Saturday, July 11, 2009

Canadian Architecture and the Delta Stone Mill

Whenever I head out of town I always have my camera with me, as you never know when a photo opportunity will present itself even travelling well-worn routes. But I must admit that there are times when travelling down the road that I realize too late that I should have stopped. I have gotten better as I do try to stop more often, but for some reason I still miss opportunities. I really need to listen more to that inner voice.

Leaving a friend’s place early one morning, with the top down which makes sightseeing that much easier, I came across a building I had seen many times before. But this morning with the early light and the rich greenness of the late spring landscape this building seemed to beg to be photographed and I did listen.
While I’m not an architectural expert, I do remember that there is really very little true Canadian architecture, at least historical. The one item that did stand out in my memory was the Canadian Barn as pictured above. The main architectural feature being the double angled roof structure.

It was good to see a farm structure that was still showing that there was some life still left in that old building. It even had a fresh coat of red paint. What could be more Canadian. In the unreduced version it is easier to see the fine details of the flowers in the tall grass. If you scan carefully you will notice another red building peeking through the trees.

A little further down the dirt road was a more typical farmhouse rendition, at least in eastern Ontario, of what we have come to expect of old farm buildings. There is lots of character but not very liveable. I should probably ask permission one day to try and photograph some images form inside those dusty and dilapidated rooms. Nothing like a little dust in the air with sunbeams to create instant impact.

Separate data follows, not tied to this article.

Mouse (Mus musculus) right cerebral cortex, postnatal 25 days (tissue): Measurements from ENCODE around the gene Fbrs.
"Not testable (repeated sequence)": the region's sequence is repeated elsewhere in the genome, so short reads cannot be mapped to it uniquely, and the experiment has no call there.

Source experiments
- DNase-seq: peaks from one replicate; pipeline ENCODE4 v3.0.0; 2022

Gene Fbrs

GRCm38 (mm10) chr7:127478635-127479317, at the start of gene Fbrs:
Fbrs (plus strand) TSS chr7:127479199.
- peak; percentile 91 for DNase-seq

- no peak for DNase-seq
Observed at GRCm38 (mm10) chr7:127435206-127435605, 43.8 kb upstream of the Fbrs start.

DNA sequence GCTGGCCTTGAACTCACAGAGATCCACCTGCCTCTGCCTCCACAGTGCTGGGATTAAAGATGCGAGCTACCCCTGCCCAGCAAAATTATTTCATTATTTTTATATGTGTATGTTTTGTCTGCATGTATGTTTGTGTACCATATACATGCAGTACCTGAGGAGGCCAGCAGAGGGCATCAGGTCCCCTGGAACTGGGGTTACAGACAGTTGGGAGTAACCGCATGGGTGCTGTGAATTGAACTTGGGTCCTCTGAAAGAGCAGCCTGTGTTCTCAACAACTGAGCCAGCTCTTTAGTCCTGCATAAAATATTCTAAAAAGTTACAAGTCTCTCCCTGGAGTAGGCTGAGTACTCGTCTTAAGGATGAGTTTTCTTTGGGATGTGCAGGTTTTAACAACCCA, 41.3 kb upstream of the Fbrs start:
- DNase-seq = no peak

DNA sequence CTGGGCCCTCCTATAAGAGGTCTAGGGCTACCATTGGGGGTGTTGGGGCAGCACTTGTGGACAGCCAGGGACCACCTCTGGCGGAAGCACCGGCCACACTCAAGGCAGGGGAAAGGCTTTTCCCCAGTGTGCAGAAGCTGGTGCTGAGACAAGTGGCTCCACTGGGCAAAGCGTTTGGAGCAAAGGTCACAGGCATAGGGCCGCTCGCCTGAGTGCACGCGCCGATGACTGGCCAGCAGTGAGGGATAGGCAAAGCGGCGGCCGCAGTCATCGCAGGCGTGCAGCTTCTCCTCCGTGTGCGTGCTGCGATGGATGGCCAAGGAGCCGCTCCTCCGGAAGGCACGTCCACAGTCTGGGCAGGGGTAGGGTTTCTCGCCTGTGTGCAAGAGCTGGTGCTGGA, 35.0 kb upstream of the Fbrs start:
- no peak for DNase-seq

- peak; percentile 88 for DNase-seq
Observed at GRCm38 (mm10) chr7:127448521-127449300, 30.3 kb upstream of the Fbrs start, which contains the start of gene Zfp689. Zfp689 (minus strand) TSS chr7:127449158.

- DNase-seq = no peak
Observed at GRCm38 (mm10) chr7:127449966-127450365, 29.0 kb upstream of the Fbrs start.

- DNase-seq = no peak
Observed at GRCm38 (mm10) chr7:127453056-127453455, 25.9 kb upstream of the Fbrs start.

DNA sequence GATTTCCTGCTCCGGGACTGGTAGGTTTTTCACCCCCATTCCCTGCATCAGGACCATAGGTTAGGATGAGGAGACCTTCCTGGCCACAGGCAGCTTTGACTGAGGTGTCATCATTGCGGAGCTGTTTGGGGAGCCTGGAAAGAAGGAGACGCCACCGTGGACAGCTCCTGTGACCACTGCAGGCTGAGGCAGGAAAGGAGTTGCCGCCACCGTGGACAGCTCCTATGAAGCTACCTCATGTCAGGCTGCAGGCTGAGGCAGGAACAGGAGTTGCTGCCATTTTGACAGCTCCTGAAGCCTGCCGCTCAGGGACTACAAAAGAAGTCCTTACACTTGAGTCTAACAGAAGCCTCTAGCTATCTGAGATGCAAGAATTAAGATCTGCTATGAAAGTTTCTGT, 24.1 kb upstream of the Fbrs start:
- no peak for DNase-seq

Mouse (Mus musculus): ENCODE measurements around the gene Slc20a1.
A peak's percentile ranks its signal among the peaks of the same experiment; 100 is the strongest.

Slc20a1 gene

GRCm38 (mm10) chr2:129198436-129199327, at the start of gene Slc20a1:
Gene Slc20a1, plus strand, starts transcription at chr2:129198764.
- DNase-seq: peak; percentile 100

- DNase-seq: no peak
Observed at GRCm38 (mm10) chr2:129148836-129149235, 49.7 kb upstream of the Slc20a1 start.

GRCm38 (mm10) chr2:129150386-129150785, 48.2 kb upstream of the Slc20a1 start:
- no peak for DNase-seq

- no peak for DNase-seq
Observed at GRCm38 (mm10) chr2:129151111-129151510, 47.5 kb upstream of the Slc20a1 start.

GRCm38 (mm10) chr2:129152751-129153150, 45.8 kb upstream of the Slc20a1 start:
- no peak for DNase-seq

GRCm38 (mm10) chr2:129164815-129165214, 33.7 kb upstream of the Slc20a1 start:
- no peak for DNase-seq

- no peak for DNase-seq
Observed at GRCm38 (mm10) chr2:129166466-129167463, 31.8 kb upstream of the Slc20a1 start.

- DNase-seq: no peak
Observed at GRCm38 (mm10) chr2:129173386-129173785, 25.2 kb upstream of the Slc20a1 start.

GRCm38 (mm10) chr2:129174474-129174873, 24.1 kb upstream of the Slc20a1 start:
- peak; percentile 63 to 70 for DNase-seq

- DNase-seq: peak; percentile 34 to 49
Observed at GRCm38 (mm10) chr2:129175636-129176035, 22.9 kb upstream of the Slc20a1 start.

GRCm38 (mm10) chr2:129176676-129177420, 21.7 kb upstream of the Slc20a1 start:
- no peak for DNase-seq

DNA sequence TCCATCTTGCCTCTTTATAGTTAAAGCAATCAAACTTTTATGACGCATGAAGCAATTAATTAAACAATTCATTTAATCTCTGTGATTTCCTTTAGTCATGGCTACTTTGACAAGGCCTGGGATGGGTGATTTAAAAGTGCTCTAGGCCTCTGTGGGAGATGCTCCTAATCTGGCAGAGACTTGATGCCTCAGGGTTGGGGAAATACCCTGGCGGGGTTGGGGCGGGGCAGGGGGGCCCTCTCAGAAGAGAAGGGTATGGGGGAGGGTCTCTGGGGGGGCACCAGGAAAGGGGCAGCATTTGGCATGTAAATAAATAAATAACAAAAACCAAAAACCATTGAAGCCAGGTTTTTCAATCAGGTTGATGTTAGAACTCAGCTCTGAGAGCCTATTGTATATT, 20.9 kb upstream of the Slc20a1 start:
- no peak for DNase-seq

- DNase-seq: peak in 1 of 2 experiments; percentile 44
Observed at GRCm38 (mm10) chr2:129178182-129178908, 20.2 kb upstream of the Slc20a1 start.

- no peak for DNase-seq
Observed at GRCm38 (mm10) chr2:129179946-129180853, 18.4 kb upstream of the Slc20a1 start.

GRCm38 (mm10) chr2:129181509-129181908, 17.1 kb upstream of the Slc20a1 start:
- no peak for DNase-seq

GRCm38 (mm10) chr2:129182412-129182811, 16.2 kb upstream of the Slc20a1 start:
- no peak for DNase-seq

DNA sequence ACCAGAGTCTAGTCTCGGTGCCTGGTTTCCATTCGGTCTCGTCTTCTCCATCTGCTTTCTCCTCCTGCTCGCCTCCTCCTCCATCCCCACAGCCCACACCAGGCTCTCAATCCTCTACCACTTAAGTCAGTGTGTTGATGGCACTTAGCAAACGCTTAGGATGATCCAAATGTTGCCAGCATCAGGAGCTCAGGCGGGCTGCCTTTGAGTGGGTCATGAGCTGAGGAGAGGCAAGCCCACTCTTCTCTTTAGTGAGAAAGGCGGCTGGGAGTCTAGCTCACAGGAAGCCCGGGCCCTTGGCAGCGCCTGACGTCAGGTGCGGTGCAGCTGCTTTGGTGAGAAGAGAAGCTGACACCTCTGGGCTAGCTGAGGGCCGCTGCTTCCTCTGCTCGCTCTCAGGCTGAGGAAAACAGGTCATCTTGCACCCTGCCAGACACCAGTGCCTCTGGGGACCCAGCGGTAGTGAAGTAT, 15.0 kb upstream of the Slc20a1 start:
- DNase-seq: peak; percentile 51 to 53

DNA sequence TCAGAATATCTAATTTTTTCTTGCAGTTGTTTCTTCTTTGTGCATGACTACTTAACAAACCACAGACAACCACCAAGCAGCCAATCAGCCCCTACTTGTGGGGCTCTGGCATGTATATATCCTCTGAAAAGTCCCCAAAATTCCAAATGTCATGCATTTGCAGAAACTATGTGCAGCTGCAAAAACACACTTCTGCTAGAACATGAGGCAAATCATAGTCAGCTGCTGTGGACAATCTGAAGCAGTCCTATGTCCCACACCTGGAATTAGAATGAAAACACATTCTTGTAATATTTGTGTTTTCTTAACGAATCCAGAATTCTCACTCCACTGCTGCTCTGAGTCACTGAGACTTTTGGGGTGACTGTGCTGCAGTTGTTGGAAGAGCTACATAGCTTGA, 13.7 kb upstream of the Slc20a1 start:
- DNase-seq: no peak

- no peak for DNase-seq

Delta Stone Mill

In the village of Delta they have restored the old mill that produced flour for the local inhabitants many years ago. As part of their restoration work they hope to have parts of the mill actually working. This mill is to be on the next Canadian stamp. Unfortunately though, not my image.

The link to the Delta Mill site is here
Old Stone Mill

The above is a faux IR image. The orange, yellow, green sliders were set to maximum luminance in ACR. The sky was quite washed out in the morning so I added a gradient to replace the sky and create more of a normal IR sky (dark). The darker sky highlights the white foliage and lighter building better.
This is almost as captured but I did slightly increase the yellow and green luminance.

Digital Storage Solution

Costco in Canada has a very effective external storage solution. It is a Western Digital 2TB Drive that is mirrored as RAID 1, to give you an effective storage of 1 TB. The benefits of this type of solution is that should one drive fail and as far as I know all drives will eventually fail, there is still one drive that will still work. No permanent failure unless a major catastrophe such as lightning or huge power surge. There is software for automatic backups but I don’t use it in this mode. Cost is $309.00 CDN.

I will be away next week on a 5-day oil painting “en plein air” workshop in Lyn Ontario. This is my first time taking any type of workshop and the weather should be good for most of the time. While this is a small village there is an old mill and I will bring my camera because at least this item should be able to make some good images.

Niels Henriksen


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